Loss of identity

So, this week has been really really weird.  We entered it in the middle of a twitter shit storm over Zoe Quinn, and then Feminist Frequency released her newest video, women as background decoration, part 2.

(Warning for anyone who might watch that, it’s full of graphic depictions of violence against women.)

Anyways, that sparked off yet another tidal wave of internet bile, leading to her staying with friends after a particularly credible rape/death threat, and then something really interesting started to happen.  Big names in video games started standing up against this trash.  The counter push was on, but the overwhelming narrative I got was that “this is what gamers are.”

That made me sad.  I’ve said a couple times on this blog in the past month that I identify as a gamer, to the point that I feel trapped by that identification.  Heck, I just realized I put the stupid label in my brand.  And I’ve been kicking around what that means for me and my identity.

Growing up

Yesterday I went on Omegle to chat with strangers about video games.  It’s a guilty pleasure of mine, but I like the random chats that sometime sprout up in that environment.  I would typically ask what games they played.  I kept getting responses of Call of Duty: Ghosts, or GTA 5.  I haven’t played a Call of Duty game since modern warfare 2, and I haven’t enjoyed a GTA game ever.  It got me thinking, maybe I’m less of a gamer than I think.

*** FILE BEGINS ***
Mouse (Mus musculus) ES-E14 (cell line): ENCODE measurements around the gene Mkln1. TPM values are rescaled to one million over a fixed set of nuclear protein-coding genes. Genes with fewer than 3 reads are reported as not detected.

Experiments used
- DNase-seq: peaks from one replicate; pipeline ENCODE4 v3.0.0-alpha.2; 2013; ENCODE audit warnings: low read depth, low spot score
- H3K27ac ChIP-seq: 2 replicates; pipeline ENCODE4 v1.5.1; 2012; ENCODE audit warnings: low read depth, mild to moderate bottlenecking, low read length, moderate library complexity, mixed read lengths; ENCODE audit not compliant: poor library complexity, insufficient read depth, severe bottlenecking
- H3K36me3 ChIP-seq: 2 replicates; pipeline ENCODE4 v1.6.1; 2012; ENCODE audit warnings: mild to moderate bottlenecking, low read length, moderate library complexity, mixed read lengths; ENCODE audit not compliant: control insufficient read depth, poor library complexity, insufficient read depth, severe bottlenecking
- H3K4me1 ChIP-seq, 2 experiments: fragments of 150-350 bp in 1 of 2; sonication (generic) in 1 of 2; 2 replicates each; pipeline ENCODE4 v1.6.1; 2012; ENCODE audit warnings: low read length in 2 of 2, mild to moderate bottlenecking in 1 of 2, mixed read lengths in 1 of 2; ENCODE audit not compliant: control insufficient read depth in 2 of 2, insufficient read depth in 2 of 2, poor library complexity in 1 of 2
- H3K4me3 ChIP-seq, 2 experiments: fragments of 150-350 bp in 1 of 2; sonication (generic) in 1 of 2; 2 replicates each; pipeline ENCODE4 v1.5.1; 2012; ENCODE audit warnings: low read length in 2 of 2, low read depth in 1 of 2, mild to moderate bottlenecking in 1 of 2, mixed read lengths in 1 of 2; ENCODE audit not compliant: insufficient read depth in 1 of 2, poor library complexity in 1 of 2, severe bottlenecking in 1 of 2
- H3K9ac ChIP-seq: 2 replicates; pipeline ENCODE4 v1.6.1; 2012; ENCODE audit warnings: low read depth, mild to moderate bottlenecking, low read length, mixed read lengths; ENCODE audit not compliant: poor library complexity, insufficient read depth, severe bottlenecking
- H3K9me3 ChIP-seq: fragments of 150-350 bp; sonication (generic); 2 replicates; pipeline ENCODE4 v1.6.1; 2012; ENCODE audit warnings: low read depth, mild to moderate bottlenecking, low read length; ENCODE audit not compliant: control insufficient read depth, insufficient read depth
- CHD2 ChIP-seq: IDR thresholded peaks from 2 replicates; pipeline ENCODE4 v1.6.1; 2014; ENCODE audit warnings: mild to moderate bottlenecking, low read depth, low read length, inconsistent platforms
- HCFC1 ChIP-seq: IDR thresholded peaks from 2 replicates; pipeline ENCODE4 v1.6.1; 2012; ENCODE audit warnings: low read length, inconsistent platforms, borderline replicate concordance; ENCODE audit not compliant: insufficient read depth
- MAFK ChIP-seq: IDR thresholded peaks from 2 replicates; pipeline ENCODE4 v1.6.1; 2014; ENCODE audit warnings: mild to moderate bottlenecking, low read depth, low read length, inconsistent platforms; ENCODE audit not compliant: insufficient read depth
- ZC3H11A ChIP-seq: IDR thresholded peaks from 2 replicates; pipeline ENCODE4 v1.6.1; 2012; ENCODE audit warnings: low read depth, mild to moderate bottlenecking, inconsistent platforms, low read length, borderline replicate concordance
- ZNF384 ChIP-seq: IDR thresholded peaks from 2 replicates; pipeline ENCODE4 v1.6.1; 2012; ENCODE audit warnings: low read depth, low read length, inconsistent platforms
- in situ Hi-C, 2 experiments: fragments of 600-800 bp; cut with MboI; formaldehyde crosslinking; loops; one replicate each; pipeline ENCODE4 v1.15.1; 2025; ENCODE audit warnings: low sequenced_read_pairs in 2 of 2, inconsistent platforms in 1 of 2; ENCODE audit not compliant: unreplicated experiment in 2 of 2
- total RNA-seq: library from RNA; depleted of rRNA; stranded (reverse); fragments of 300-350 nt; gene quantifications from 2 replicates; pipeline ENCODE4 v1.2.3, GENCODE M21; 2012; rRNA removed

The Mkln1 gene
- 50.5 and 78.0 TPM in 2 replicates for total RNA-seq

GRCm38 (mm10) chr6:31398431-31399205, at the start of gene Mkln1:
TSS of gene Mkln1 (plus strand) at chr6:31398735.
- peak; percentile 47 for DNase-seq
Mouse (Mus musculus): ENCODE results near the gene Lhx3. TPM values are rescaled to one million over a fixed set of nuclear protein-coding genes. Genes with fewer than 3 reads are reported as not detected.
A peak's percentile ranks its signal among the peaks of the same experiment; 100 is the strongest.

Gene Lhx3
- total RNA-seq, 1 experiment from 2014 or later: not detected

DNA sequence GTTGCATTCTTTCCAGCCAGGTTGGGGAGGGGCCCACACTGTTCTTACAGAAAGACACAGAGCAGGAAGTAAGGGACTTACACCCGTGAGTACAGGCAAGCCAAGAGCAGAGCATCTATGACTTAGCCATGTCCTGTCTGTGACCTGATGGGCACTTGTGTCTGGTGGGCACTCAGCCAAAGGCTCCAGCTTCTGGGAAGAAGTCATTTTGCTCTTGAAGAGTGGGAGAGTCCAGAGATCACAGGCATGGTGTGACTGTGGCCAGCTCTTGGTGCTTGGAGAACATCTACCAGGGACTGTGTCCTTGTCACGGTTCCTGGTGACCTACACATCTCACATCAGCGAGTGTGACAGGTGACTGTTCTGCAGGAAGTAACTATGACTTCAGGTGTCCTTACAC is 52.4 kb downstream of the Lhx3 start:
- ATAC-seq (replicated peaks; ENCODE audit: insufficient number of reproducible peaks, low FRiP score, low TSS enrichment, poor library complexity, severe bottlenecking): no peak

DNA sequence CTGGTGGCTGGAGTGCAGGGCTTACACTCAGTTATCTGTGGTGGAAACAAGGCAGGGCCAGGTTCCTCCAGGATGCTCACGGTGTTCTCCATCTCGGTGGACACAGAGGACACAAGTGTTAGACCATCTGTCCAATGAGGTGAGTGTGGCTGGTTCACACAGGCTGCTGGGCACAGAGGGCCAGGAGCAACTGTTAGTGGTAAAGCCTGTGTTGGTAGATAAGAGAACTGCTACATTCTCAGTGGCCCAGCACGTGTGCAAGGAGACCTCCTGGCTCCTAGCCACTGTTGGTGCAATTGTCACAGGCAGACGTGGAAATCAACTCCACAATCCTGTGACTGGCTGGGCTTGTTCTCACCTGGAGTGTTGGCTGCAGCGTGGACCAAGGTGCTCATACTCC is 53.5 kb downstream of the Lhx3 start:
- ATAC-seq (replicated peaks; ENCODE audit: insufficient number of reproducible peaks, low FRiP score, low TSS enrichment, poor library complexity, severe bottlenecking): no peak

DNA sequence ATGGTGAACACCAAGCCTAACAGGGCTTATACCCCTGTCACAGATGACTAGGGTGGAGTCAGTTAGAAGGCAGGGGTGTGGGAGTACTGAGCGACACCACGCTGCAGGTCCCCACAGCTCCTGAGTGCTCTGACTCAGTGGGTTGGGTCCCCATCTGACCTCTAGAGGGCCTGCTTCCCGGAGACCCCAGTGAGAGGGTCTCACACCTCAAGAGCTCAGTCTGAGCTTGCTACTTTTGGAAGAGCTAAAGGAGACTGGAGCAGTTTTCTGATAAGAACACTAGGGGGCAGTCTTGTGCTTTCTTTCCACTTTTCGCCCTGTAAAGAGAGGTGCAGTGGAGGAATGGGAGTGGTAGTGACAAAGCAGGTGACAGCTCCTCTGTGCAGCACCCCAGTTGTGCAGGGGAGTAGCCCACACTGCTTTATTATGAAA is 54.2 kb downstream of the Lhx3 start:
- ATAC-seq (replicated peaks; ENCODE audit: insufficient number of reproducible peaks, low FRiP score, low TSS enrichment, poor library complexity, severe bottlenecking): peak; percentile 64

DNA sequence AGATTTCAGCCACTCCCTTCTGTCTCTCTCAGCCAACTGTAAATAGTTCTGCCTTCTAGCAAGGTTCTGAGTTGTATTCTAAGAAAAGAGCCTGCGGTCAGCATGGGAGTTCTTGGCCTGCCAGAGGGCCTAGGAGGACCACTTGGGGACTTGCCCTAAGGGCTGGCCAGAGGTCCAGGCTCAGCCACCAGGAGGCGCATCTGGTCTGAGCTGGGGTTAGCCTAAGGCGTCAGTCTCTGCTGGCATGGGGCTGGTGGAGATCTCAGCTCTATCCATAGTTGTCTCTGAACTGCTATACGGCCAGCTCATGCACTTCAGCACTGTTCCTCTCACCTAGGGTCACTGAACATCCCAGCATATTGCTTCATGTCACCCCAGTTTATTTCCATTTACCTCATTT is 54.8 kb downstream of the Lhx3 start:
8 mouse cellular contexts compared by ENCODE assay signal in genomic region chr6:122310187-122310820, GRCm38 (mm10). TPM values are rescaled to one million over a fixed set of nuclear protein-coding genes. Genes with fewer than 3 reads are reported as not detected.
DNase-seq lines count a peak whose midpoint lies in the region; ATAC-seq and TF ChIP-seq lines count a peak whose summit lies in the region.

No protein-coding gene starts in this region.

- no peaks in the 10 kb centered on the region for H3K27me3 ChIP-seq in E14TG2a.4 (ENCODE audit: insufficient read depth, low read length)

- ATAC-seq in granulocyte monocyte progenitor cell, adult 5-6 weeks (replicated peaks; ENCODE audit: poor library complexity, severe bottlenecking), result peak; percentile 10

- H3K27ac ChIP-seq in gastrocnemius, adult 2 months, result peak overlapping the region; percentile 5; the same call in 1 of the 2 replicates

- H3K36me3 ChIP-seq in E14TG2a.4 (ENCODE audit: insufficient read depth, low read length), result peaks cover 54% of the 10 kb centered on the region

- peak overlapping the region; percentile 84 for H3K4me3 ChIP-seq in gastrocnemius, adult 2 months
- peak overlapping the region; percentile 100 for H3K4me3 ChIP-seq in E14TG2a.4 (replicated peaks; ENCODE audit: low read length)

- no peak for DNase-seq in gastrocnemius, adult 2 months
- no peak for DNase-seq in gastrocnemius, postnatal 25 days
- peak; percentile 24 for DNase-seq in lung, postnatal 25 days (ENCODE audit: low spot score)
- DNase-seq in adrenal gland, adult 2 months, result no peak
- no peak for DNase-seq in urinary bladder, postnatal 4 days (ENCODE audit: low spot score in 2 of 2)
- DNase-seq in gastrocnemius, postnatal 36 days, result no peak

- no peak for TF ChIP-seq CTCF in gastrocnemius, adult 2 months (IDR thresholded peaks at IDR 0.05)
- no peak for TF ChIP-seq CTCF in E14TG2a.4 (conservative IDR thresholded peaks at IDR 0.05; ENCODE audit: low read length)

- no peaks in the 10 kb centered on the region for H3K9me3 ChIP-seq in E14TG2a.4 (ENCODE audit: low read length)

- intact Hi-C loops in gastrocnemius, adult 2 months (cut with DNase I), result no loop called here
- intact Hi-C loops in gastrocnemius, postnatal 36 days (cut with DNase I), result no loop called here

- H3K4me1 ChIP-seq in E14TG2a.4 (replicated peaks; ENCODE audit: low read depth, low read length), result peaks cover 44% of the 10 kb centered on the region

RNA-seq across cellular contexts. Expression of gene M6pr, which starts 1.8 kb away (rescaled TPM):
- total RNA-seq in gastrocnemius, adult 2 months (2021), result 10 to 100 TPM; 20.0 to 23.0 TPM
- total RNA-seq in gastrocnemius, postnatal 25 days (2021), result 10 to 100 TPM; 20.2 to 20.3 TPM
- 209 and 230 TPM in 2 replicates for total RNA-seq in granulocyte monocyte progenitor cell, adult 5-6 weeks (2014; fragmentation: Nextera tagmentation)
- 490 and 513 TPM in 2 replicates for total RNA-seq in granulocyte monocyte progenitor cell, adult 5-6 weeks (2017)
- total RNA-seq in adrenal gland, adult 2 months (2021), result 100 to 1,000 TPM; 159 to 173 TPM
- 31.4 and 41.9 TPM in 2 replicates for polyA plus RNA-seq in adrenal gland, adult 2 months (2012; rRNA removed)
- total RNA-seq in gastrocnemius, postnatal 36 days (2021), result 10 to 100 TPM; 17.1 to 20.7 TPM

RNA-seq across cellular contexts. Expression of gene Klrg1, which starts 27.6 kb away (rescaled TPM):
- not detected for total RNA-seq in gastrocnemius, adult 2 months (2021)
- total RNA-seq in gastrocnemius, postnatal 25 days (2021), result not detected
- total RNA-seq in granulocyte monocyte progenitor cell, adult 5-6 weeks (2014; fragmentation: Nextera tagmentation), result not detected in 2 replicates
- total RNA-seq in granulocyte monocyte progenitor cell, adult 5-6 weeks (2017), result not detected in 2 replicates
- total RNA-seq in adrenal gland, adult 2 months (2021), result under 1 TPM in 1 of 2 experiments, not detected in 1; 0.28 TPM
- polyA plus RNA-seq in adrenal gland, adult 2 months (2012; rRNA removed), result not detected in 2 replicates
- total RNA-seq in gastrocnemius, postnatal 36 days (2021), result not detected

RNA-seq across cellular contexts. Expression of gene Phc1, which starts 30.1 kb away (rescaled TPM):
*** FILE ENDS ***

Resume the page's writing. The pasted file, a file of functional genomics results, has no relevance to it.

This led me to look at other media.  There may have been at one point a universal culture that existed around movie goers, but that is not the case now.  All of my friends have at least some movie they like, and some of my friends like movies enough that they want to be more invested, but those movie buffs tend to have genres, or subcultures within movies they subscribe to.

Maybe that’s the way we’re going with video games.  Gamer is too ubiquitous to be valuable now.  Heck, just today Destiny announced a newsweek magazine for the game.



We’ve seen figures from the mainstream insert themselves into the gaming conversation.  Games are growing and they are becoming accepted and that’s what we should be so happy for.  But as I watch, I have to prepare my identity for the new shifts that this will bring.

Belghast talked about this in his blog today, but our identities are going to be diverging.  I might wear the label of “Games Blogger”, or “MMO Gamer”, or more likely “Indie Gamer”.  I’m probably going to find myself looking for the arthouse style games, trolling the humble bundle sites for those great little morsels.  This thought gives me new life, as I watch the old label consumed in a fire of hate, knowing that there is at least a path forward.

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